Psychosis is term that we use to describe a set of symptoms that interfere with a person’s ability to think clearly and tell the difference between what is real and what is not. Psychosis also affects how people behave. Psychosis is usually an indication of serious mental health problems and if you are experiencing symptoms of psychosis it is a sign that you need support.

People who develop psychosis often have their first psychotic experiences in their teens of early twenties and it is important to get help as soon as possible as there are interventions that can be very helpful in enabling people to go on to lead the life they wish to live. Early signs of psychosis include:

Withdrawal and loss of interest in usual activities

Loss of energy or motivation

Problems with memory and concentration

Problems with work or study

Lack of emotional response or inappropriate emotional display

Changes or problems with sleep or appetite

Unusual ideas or behaviour

Feeling changed in some way.

People with psychosis may experience distressing symptoms such as:

Hallucinations – hearing voices nobody else hears, seeing things that aren’t there, or feeling, smelling or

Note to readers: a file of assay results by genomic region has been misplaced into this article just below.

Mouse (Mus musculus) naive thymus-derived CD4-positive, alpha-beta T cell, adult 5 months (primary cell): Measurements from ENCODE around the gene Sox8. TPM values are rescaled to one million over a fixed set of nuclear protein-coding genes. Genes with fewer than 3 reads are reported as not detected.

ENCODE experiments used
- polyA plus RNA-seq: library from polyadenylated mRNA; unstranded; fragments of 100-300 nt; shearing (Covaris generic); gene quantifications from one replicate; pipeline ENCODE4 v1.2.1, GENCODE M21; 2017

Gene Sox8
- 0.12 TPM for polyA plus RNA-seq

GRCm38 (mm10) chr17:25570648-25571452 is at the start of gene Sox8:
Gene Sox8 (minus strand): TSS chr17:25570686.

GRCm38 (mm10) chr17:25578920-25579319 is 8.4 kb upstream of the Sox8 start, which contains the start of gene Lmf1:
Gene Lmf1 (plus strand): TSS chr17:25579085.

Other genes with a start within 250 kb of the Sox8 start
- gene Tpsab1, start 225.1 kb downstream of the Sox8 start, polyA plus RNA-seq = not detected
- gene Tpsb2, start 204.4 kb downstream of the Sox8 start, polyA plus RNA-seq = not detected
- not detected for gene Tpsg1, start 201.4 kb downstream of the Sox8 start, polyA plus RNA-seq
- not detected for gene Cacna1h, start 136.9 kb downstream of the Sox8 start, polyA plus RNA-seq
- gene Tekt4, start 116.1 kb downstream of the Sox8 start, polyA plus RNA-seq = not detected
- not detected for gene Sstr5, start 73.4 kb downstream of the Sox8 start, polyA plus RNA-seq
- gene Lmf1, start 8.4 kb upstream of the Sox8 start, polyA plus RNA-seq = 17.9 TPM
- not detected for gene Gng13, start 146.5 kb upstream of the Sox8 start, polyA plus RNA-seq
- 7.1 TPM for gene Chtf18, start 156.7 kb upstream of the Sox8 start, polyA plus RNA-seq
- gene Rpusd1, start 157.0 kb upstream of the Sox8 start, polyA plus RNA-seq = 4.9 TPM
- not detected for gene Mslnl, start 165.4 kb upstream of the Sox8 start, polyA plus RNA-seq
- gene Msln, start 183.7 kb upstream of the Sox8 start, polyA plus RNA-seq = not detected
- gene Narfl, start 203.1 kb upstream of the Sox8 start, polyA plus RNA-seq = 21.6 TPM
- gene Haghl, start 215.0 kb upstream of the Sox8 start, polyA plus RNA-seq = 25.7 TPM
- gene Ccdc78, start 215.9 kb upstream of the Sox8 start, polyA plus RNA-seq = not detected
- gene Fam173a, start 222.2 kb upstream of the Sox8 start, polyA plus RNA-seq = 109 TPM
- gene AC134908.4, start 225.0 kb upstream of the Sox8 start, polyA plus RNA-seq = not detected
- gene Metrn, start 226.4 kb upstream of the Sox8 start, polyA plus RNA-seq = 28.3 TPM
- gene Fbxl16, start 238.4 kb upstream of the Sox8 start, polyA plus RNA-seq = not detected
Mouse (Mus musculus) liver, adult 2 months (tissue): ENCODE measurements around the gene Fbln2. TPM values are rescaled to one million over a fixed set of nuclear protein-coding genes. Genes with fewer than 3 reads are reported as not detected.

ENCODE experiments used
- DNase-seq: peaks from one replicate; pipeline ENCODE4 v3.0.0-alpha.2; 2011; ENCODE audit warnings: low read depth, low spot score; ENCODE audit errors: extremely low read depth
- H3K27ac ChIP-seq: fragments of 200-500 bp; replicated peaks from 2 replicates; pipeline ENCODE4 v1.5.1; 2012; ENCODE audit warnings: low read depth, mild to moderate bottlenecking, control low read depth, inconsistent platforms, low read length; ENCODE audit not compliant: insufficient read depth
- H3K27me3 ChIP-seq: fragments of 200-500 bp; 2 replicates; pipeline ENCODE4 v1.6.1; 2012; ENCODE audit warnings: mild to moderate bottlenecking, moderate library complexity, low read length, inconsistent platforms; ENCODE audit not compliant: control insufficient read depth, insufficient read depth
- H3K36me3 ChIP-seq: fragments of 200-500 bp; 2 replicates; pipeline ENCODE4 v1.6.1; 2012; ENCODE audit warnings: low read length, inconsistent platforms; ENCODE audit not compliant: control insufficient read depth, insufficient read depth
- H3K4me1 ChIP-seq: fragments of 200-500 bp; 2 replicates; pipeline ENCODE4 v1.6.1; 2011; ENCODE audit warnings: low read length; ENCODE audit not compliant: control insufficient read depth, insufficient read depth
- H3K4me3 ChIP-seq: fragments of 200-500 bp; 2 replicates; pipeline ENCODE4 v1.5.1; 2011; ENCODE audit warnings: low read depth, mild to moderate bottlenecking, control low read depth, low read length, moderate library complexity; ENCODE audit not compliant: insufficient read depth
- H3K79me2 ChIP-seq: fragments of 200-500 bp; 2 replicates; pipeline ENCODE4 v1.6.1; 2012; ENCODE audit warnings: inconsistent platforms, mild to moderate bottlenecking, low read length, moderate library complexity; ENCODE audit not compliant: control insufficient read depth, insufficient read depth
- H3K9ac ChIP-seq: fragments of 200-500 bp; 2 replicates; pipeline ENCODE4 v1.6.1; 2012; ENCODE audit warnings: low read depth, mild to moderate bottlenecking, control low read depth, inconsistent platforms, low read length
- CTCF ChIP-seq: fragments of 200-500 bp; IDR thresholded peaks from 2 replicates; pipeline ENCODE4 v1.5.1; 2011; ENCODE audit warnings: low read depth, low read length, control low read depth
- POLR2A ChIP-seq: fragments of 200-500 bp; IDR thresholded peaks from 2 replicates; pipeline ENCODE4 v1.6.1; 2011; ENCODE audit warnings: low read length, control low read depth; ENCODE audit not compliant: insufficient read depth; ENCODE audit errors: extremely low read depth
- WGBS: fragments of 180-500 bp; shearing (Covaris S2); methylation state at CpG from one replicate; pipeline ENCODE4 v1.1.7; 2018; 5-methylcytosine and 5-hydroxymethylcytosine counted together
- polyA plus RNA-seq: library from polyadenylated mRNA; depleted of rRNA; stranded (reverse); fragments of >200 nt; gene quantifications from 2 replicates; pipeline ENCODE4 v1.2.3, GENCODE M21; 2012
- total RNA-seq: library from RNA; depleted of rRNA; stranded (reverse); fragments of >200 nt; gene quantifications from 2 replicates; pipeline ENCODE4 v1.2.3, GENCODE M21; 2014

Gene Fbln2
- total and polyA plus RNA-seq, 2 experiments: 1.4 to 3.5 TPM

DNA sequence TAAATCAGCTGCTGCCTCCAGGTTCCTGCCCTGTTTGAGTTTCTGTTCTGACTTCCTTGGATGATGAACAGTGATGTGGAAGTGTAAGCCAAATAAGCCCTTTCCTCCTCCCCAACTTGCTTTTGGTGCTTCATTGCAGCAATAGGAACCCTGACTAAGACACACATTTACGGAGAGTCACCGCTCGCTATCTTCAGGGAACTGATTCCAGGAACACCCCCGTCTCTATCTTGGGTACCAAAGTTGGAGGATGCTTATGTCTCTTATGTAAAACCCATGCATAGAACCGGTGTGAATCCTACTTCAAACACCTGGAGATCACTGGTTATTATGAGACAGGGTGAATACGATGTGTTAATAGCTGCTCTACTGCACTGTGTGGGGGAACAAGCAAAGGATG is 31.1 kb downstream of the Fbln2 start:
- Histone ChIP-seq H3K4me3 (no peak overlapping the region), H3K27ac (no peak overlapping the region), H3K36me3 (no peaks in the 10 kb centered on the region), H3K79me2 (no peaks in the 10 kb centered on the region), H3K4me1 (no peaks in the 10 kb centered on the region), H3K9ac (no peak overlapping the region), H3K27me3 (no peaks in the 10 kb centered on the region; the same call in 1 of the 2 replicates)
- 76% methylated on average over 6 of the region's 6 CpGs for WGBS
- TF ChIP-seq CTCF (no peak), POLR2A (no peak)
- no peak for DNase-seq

tasting unusual sensations with no obvious cause

Believing others can influence their thoughts, or they can influence the thoughts of others or control events

Believing they are being watched, followed or persecuted by others or that their life is in danger

Feeling their thoughts have sped up or slowed down

Thinking or talking in a confused way.

Psychosis is not a condition in and of itself. It is a set of symptoms that can be triggered by other conditions such as schizophrenia, bipolar disorder (manic-depression), drug misuse (there appears to be a particularly strong link between psychosis and cannabis use) and severe stress.

Treatments for psychosis include talking therapies such as CBT, social support and use of medication.

More information can be found by following these links:

Royal College of Psychiatrists

Young Minds:

National Guidelines: